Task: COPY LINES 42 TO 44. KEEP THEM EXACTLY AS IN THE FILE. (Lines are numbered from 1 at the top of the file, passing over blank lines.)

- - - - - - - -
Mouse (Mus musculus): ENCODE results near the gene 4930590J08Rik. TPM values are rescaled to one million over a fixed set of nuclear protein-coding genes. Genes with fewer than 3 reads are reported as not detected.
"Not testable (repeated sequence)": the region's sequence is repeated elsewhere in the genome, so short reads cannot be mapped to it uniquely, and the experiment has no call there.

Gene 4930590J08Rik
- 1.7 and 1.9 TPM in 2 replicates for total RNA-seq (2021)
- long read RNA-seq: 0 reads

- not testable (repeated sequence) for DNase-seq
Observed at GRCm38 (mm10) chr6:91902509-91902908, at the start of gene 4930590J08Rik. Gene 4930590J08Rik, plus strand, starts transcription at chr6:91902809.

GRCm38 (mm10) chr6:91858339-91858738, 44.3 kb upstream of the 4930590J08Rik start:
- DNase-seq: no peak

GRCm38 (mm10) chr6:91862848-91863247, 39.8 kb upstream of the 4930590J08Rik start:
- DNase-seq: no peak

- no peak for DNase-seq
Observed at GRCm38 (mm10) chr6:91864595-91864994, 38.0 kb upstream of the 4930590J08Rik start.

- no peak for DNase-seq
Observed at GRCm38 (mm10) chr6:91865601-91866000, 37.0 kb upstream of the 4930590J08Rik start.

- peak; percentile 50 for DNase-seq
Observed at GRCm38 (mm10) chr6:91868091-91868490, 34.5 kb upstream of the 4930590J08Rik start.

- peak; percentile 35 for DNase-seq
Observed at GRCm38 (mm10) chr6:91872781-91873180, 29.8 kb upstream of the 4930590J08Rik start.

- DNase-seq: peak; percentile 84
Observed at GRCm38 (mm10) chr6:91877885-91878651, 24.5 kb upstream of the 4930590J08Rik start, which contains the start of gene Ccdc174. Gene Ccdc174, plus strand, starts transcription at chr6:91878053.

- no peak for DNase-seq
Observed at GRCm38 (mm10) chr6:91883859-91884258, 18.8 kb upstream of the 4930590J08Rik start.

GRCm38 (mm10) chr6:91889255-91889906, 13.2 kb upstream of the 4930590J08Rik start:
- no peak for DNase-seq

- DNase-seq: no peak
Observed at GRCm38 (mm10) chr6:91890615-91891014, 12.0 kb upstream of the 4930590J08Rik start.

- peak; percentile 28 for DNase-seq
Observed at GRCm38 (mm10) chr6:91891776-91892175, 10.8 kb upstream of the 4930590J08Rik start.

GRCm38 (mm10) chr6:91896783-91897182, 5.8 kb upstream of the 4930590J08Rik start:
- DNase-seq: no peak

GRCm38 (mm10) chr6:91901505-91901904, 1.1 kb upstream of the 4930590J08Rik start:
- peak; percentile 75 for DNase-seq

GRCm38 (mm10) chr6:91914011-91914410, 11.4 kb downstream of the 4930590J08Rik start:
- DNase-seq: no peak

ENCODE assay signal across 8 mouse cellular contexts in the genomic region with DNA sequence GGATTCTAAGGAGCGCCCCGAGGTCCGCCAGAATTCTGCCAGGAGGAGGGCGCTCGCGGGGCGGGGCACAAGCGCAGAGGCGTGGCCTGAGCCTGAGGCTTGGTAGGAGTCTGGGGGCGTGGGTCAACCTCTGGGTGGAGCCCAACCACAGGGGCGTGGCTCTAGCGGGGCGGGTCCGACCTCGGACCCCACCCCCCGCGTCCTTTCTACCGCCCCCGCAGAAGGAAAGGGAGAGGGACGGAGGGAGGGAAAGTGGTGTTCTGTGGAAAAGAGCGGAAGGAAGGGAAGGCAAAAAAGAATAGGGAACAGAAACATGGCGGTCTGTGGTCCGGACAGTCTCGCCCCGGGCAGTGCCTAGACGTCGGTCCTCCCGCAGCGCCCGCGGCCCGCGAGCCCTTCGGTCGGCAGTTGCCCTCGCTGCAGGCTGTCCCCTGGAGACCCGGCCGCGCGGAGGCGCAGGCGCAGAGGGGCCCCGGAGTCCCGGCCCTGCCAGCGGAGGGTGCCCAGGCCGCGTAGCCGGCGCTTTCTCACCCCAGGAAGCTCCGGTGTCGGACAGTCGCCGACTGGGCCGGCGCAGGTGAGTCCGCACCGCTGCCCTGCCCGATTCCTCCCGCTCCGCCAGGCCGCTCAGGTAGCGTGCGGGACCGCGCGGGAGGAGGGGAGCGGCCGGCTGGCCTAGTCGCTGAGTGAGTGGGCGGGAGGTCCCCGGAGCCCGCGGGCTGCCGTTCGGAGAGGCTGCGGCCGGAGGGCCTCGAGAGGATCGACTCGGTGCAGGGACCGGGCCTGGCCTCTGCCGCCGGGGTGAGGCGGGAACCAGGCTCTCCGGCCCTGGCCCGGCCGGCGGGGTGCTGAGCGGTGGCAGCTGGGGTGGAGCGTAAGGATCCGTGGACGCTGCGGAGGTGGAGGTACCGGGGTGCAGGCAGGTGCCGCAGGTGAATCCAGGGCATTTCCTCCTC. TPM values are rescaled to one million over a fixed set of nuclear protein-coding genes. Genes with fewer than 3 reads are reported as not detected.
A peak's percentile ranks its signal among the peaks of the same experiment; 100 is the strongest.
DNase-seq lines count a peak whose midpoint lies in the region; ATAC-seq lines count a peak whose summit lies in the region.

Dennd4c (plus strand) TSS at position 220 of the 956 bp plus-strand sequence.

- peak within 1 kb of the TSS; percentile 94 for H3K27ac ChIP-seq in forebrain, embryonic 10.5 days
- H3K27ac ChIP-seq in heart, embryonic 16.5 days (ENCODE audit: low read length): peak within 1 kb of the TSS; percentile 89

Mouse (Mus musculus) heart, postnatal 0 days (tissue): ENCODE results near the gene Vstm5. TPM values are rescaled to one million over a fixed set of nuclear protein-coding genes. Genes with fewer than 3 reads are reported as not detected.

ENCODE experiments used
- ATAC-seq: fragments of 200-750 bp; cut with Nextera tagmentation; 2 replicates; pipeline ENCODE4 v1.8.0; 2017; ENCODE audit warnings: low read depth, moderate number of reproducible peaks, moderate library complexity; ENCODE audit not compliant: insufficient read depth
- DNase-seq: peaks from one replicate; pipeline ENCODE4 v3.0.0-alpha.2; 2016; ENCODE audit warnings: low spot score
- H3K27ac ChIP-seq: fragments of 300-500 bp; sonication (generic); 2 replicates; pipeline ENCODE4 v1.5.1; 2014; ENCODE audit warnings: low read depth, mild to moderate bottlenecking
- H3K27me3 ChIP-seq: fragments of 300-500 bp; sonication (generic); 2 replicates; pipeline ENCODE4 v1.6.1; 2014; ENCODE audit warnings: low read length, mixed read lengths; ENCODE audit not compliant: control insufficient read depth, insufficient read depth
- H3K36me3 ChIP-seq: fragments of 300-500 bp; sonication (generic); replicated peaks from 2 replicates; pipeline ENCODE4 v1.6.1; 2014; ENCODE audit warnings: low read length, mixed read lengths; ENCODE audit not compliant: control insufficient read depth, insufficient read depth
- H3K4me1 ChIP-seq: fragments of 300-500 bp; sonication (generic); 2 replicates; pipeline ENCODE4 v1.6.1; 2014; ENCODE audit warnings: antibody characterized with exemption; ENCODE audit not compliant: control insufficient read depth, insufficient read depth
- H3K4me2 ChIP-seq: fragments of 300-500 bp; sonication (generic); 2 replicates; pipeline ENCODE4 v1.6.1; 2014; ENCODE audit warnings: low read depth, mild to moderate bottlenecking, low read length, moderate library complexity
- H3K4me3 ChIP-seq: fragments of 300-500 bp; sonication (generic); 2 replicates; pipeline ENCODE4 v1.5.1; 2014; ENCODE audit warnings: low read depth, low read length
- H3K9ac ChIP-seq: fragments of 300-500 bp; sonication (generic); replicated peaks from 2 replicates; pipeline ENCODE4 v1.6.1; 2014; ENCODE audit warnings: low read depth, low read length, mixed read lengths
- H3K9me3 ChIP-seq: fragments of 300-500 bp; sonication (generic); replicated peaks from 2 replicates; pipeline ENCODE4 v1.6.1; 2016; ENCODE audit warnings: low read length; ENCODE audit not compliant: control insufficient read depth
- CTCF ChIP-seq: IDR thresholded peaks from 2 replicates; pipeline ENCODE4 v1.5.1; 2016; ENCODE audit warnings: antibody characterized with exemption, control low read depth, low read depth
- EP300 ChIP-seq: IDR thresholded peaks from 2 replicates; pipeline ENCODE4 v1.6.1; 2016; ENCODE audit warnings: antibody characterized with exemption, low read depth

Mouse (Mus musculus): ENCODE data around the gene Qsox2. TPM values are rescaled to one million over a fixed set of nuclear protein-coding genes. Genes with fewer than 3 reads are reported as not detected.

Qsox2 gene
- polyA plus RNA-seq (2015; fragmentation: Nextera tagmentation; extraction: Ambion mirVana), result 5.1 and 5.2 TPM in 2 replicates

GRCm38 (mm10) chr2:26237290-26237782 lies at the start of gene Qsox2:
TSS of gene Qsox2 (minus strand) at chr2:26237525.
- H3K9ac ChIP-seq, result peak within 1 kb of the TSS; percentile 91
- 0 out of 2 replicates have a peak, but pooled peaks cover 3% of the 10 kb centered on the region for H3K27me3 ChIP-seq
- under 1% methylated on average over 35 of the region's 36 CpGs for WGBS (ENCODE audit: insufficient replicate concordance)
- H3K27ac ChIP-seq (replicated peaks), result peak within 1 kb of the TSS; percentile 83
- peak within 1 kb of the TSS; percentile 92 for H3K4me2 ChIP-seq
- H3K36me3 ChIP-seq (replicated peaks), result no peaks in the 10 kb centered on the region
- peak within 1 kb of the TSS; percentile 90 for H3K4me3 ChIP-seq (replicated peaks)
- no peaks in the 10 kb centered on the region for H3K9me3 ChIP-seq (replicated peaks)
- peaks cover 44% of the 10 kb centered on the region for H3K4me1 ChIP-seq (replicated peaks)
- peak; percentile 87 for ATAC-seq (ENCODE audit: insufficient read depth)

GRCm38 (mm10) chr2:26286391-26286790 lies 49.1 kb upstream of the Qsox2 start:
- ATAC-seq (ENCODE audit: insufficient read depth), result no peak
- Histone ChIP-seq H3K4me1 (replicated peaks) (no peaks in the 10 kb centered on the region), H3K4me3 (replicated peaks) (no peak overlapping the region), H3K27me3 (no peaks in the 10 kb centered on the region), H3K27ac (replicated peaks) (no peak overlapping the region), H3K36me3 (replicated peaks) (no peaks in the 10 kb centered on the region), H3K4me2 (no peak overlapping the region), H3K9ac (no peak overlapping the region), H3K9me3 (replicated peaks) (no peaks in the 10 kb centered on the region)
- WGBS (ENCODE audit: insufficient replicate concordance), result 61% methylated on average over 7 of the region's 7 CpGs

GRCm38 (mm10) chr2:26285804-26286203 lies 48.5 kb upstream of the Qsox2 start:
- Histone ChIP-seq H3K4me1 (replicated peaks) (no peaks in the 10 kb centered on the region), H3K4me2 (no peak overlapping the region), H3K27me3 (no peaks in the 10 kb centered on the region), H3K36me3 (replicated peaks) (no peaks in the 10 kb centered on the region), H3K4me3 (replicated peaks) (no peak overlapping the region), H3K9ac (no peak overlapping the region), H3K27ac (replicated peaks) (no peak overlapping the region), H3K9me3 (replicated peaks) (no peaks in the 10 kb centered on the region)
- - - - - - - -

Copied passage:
Mouse (Mus musculus) heart, postnatal 0 days (tissue): ENCODE results near the gene Vstm5. TPM values are rescaled to one million over a fixed set of nuclear protein-coding genes. Genes with fewer than 3 reads are reported as not detected.

ENCODE experiments used
- ATAC-seq: fragments of 200-750 bp; cut with Nextera tagmentation; 2 replicates; pipeline ENCODE4 v1.8.0; 2017; ENCODE audit warnings: low read depth, moderate number of reproducible peaks, moderate library complexity; ENCODE audit not compliant: insufficient read depth